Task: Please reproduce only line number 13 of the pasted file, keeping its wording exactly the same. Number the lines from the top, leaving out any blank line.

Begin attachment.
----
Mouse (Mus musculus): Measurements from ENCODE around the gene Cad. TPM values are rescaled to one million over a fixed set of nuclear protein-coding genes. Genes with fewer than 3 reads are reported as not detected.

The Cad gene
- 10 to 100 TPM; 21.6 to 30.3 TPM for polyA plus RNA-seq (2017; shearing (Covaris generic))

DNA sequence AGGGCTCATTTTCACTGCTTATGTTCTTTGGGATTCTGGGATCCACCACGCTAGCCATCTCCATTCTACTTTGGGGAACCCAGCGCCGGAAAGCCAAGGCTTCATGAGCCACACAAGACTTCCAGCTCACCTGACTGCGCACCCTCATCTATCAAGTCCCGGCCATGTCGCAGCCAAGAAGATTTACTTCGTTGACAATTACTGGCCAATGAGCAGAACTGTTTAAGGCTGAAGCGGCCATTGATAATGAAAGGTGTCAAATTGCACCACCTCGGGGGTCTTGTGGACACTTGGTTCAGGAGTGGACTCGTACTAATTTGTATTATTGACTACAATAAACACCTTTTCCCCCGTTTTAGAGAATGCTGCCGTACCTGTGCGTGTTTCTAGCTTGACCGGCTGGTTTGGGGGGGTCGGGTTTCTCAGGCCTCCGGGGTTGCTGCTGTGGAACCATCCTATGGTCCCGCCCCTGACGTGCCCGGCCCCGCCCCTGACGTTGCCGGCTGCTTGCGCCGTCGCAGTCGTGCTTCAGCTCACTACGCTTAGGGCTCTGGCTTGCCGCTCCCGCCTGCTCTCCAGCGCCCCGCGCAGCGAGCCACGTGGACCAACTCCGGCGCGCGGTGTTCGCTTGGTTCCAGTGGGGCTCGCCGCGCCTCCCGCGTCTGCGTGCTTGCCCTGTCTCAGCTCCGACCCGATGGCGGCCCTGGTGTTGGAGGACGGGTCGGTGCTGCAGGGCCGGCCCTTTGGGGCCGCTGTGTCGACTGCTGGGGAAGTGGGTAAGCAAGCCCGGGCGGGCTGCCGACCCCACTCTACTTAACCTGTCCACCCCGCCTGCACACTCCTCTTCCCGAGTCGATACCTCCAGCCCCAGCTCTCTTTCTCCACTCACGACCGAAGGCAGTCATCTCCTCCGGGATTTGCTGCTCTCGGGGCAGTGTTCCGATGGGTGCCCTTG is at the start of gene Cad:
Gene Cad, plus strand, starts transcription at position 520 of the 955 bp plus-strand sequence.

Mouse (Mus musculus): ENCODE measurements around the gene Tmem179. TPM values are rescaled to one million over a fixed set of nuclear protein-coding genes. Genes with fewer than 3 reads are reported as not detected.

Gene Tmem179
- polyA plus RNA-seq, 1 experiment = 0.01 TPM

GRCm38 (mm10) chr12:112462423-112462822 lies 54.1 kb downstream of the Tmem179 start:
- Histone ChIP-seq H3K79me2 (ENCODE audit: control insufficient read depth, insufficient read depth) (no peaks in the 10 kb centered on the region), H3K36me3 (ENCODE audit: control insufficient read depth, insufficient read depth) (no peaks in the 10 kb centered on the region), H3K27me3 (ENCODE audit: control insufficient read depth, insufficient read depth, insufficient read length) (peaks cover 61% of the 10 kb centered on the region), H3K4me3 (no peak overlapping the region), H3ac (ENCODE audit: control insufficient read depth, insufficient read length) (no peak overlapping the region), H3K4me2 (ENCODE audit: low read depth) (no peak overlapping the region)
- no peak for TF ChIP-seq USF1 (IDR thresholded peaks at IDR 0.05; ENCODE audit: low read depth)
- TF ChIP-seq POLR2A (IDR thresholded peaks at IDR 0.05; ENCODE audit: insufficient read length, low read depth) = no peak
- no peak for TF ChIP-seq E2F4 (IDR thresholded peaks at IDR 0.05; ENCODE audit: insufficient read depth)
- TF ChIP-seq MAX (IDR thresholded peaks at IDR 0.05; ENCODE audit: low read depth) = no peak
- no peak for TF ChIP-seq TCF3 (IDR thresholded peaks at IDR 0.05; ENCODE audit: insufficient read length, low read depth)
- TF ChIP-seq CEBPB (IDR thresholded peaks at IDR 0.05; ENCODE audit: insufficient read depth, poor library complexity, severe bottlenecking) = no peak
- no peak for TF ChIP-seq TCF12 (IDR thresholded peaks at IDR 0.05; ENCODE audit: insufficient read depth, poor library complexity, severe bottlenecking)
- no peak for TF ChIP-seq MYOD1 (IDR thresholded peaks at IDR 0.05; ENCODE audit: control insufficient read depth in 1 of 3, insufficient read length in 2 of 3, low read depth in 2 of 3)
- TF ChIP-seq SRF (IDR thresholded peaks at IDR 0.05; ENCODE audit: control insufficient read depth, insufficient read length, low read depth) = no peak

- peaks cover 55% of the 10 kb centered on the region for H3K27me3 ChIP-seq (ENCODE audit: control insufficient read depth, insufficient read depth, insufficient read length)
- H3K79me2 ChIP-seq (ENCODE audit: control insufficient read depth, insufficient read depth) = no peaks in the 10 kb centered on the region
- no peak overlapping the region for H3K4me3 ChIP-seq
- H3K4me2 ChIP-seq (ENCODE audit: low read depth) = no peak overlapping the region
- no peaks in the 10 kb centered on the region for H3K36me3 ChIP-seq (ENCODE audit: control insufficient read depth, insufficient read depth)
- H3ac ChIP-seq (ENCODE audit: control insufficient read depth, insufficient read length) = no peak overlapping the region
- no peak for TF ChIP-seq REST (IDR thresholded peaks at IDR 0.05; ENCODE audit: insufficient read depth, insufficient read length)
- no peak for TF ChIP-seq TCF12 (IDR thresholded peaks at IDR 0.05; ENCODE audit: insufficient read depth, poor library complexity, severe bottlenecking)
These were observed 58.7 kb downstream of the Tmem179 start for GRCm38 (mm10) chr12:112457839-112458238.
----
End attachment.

- no peak for TF ChIP-seq E2F4 (IDR thresholded peaks at IDR 0.05; ENCODE audit: insufficient read depth)